Precisely. Most great players decline precipitously in their early thirties. Agassi & Connors are the only exceptions in the Open Era - well, unless you go right back to Laver & Rosewall.
So what's the common link to play declining gracefully or little, and not precipitously?
I think the players who generally lasted longest are recognized as having outstanding footwork and desire to keep competing, along with the ability to stay relatively healthy.
Arthur Ashe rated Ken Rosewall
and Richard "Pancho" Gonzales
as having the best footwork in his day.
won his last title at the age of 43
in 1977. 3 weeks earlier he lost in the finals of the Sydney Indoors to Jimmy Connors.
Tony Trabert, who disliked Gonzales intensely, still had this to say about him: "Gonzales is the greatest natural athlete tennis has ever known. The way he can move that 6-foot-2-inch frame of his around the court is almost unbelievable. He's just like a big cat...". Gonzales won his last title 3 months short of 44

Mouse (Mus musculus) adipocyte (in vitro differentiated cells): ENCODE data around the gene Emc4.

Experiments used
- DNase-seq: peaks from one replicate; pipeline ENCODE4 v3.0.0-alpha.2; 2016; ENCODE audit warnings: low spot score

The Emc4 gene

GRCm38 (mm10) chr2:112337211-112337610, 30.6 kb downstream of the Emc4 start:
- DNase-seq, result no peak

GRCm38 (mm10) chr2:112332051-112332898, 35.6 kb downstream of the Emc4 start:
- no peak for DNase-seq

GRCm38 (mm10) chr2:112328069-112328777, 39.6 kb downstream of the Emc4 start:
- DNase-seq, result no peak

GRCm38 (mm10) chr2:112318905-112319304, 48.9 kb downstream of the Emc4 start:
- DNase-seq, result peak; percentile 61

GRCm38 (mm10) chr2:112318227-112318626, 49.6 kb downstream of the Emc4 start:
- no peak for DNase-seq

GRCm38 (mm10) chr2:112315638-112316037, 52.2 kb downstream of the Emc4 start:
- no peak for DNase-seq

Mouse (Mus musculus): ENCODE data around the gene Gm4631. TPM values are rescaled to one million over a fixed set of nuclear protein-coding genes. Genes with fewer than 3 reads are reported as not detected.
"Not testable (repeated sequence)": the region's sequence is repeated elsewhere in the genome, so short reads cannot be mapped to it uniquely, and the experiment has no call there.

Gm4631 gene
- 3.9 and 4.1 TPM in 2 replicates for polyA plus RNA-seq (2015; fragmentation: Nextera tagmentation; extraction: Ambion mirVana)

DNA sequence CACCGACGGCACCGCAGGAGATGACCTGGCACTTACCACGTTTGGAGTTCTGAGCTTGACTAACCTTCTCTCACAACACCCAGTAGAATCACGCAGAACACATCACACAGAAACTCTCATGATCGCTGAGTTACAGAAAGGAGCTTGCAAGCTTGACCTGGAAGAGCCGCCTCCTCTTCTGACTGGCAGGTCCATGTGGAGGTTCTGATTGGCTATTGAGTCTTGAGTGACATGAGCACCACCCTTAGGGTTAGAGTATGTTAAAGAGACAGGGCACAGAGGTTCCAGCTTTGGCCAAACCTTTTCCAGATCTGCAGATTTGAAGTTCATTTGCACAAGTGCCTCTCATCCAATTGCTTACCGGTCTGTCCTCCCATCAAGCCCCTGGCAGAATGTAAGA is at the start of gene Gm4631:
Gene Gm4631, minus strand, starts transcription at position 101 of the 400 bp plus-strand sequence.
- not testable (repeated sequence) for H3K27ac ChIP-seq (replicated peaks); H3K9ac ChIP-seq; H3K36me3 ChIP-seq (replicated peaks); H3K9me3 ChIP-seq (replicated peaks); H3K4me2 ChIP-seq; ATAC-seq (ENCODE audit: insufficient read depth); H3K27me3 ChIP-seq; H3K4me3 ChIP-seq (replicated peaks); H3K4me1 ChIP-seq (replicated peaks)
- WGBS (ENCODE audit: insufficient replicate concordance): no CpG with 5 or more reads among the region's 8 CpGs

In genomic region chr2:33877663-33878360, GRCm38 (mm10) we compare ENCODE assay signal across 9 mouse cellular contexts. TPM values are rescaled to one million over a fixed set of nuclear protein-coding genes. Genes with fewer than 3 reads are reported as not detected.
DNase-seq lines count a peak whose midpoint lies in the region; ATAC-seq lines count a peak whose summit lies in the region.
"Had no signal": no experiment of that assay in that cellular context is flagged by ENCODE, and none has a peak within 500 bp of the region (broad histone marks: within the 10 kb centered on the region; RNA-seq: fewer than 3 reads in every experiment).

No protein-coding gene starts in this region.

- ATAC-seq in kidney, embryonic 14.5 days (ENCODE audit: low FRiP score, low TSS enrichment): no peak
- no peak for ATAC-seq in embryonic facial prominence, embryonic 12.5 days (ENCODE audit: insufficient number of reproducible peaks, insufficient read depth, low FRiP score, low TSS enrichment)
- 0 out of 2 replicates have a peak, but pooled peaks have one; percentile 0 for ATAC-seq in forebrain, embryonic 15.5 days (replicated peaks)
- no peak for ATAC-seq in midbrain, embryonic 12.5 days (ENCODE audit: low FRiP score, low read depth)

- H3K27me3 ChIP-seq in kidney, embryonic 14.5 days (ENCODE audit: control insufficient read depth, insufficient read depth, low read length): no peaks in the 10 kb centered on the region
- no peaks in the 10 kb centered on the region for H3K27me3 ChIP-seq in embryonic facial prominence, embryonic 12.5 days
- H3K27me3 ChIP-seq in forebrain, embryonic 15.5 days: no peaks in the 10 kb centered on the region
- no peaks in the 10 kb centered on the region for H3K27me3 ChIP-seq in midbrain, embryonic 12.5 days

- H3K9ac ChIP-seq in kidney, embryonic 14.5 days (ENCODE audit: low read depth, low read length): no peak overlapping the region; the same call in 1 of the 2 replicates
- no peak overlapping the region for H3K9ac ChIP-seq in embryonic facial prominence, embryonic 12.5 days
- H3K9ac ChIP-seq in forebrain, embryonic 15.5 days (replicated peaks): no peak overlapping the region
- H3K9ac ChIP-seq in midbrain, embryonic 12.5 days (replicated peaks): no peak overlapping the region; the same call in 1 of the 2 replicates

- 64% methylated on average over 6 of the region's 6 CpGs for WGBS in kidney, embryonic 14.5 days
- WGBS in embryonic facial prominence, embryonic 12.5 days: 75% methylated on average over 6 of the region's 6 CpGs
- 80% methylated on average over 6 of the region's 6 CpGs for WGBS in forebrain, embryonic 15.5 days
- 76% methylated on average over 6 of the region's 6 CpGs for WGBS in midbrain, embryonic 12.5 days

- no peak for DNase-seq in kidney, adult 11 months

years old in 1972.
footwork and setup preparation are one of the greatest all time.
He won his last two tournaments at the age of 37
, and went to the semifinal in the US Open at age 39
Borg had outstanding footwork and speed and was one of the smoothest players ever to run on the court. But he didn't have the desire to continue playing beyond the age of 26
. I include him here as perhaps the best example of someone with superb footwork and athletic ability who did not have longevity due to lack of desire to compete further. One needs both.
Great footwork and preparation (similar to Connors), even though he didn't have the best speed. Won his last slam about 3 months short of his 33rd birthday (record still stands) and won his last tournament at age 35
is acknowledged as having one of the finest, most graceful (most efficient with little effort) footwork ever.
In my opinion, he is most similar to Mr. Gonzales in that respect.
Approaching age 31
, after winning Rotterdam 2012, he stated he has the desire to compete several more years.